A year ago, economic development leaders in Wichita were talking about how “certifying” industrial sites was crucial to boosting the area’s competitiveness for landing new manufacturing plants and other facilities.
More than half of all states, Oklahoma and Missouri among them, have certified site programs, although Kansas does not.
“It’s almost a baseline that if you don’t have a certified site (site selection consultants) won’t even look at you,” said David Bossemeyer, managing director for the Greater Wichita Economic Development Coalition.
Today, some work has been done on developing a certification program, but there is not yet a program and no sites have been certified.
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What is certification? It means developing a standard list of questions about potential sites — from the width of the sewer lines to the local workforce’s education level to whether American Indian artifacts have been found on the site. Once that information is gathered and verified, the site can be listed as certified.
The idea is that site selection consultants would be assured that they have all the information they need and they won’t find any surprises.
Bossemeyer developed a checklist over the last year after examining the requirements of many other state and local certification programs.
But there remains disagreement locally over how certification should be done.
One of the key disagreements is over whether certifying a site means hiring a third party to verify the information supplied by the developer.
That means hiring an independent consultant or engineer to review the claims by the developer or land owner about the site. It can cost between $20,000 and $30,000 per site, Bossemeyer said.
He still believes that a third-party verification is needed. Oklahoma, for one, has such an independent verification.
That means that it can’t be verified by the developer, the broker, the GWEDC or the state of Kansas. All have a direct interest in seeing the deal happen.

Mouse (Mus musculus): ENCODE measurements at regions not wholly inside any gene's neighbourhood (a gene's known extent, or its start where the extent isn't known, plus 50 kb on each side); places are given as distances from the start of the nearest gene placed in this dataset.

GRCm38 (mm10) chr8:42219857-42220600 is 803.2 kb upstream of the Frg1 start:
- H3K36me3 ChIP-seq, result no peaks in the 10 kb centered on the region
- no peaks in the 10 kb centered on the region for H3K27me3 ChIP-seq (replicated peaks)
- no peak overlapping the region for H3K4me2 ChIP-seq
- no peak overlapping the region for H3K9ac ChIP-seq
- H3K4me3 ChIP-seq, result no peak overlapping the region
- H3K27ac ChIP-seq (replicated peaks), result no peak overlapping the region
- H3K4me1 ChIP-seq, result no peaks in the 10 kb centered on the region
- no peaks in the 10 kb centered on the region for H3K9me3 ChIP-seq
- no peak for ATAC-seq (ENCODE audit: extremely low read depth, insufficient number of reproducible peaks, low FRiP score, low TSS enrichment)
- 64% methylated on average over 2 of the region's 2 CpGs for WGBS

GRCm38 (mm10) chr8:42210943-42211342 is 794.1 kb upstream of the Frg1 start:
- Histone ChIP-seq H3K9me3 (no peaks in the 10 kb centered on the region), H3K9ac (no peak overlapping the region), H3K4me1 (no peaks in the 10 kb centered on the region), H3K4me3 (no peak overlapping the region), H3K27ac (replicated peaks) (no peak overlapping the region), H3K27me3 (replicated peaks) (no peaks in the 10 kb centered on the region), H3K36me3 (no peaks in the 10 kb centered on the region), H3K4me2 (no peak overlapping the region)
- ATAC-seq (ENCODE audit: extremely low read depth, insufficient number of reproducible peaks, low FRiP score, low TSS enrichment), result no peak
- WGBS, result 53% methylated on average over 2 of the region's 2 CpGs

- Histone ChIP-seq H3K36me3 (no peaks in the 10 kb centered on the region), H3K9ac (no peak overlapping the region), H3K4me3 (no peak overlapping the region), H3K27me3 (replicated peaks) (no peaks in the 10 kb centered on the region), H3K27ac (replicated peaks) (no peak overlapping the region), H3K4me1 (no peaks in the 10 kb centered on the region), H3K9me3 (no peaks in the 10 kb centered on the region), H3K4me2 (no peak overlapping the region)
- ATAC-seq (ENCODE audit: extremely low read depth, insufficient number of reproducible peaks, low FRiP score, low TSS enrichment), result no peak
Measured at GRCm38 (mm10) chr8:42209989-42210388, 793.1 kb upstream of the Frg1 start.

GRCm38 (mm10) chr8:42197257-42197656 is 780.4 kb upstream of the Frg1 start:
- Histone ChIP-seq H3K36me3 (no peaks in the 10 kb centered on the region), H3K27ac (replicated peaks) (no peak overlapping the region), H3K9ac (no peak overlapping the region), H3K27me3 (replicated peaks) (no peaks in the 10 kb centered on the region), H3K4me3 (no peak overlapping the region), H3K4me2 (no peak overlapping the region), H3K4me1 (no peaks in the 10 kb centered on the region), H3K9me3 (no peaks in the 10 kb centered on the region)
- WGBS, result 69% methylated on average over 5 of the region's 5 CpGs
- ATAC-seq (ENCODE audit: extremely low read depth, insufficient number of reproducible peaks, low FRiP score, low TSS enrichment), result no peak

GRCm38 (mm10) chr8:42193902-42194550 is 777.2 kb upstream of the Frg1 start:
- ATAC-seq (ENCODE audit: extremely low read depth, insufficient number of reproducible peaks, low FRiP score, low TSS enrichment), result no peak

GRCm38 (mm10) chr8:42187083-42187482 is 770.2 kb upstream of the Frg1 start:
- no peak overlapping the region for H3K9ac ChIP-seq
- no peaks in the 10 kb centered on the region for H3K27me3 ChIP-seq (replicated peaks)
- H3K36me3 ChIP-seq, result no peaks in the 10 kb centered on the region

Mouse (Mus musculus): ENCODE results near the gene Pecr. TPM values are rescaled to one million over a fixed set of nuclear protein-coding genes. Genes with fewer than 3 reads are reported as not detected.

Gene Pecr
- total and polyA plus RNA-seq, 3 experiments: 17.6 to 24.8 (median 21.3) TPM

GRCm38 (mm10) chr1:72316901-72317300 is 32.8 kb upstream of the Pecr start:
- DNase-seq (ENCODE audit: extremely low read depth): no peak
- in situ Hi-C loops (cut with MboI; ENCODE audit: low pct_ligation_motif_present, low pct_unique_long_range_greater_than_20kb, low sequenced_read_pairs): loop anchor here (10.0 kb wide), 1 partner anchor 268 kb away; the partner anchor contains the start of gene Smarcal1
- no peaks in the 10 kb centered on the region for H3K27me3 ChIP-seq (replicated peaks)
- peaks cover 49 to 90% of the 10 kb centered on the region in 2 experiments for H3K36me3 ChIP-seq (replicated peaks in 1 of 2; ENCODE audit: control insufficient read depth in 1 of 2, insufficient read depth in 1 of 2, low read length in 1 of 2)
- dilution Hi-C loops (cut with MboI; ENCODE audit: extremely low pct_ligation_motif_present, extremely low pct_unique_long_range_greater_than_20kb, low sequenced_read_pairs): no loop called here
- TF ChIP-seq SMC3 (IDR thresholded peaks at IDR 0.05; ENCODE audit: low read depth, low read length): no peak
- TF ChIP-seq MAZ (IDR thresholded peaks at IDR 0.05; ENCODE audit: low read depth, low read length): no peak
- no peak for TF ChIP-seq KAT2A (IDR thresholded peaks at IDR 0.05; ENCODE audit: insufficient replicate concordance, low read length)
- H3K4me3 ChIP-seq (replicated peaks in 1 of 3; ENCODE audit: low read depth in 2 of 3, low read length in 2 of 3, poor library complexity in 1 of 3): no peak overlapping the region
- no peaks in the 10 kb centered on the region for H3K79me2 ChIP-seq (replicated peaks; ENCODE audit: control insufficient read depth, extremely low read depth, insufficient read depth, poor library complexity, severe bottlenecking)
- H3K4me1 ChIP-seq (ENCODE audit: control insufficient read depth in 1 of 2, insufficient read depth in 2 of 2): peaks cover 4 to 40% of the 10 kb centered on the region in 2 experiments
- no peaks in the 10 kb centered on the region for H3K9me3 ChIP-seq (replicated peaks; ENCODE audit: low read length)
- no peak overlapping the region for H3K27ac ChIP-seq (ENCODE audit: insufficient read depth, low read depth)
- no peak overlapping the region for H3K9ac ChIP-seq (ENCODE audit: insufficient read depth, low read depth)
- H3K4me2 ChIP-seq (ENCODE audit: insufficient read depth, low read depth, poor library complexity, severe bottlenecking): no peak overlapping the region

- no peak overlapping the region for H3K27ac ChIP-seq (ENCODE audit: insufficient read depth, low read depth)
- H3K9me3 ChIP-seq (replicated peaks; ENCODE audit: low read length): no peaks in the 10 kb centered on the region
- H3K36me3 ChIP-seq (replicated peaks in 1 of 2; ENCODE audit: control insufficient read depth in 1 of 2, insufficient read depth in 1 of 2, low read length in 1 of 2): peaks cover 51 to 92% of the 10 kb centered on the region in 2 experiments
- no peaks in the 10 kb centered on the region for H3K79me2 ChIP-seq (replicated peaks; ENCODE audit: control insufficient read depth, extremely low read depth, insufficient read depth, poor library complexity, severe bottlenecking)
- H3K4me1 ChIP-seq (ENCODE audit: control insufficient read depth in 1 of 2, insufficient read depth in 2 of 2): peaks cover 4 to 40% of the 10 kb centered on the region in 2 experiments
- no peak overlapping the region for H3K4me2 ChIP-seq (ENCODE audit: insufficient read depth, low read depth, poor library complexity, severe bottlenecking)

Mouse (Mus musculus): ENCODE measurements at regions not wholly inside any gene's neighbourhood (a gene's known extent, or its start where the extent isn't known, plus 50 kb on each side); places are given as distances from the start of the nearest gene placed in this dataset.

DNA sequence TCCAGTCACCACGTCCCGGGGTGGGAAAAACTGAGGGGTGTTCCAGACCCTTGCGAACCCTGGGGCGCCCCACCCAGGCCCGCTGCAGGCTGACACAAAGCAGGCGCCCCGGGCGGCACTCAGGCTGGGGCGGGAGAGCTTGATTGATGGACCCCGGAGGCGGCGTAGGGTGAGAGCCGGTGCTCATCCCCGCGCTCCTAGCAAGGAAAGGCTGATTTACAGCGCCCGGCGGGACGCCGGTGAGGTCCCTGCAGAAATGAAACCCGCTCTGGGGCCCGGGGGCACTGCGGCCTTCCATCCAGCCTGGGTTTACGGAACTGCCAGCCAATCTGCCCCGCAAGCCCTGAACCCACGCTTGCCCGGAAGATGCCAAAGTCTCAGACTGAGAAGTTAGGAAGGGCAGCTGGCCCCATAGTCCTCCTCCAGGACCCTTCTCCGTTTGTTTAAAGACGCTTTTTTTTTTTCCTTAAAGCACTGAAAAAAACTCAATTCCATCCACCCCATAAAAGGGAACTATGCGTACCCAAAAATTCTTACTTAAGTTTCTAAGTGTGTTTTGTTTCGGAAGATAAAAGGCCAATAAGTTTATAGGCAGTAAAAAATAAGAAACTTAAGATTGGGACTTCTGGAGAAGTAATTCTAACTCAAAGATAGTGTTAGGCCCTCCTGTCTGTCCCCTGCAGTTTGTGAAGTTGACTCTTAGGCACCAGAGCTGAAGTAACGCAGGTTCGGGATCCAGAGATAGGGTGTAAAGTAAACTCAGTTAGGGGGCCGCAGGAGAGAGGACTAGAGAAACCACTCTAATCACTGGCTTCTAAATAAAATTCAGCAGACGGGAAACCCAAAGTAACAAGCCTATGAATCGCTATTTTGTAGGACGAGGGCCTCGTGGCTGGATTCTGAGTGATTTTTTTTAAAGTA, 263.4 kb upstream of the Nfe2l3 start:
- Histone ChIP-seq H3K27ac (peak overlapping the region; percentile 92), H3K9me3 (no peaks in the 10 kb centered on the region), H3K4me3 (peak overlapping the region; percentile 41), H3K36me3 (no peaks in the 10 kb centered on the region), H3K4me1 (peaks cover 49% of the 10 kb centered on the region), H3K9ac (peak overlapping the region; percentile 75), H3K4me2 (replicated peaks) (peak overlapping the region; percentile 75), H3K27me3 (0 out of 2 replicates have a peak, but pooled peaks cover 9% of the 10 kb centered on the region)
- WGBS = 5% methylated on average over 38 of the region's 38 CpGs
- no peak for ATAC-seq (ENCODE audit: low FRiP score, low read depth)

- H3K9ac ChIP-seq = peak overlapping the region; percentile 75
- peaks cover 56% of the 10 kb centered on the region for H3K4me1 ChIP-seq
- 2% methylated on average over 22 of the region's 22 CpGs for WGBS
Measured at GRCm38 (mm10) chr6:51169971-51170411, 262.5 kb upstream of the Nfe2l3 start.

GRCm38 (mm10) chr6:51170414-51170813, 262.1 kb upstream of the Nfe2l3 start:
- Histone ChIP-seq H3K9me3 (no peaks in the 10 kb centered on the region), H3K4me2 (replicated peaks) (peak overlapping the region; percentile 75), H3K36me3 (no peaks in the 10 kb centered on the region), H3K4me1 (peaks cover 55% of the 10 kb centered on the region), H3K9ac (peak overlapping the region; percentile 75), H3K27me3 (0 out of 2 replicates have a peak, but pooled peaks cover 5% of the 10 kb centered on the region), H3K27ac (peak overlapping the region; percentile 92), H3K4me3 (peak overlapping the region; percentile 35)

“The third party gives it the credibility,” he said. “I can’t do it because I have skin in the game.”
Gary Schmitt, chairman-elect of GWEDC and division director of commercial real estate for Intrust Bank, helped work on this issue over the last year. He said he now thinks that getting third-party endorsements may not be necessary.
It’s a lot of money for something that may not be needed. Such a cost would be borne by the property owner. Wichita has some publicly owned land, adjacent to Wichita Mid-Continent Airport, but the great majority of sites in the city are privately owned. However, there are large public industrial parks in Bel Aire and Newton.
The important thing about the certification process is that it ensures that developers and brokers answer all the critical questions. The process is more about ensuring the information is complete, rather than unbiased.
“Is a third party necessary? If they are getting good information, I don’t think so,” he said.
But, he said, the matter is still being studied. It is just one of several issues the city’s economic development leadership is working on.
Ty Lasher, city manager of Bel Aire, for one is ready for a certification program.
He said he wants every edge he can get to sell the Sunflower Commerce Park in Bel Aire.
The city has filled out Bossemeyer’s checklist and has committed to getting the site verified, but now it’s stuck because there is no certification program.
“We met all the qualifications and we’re just waiting on whomever to say we’re certified and get it done,” Lasher said.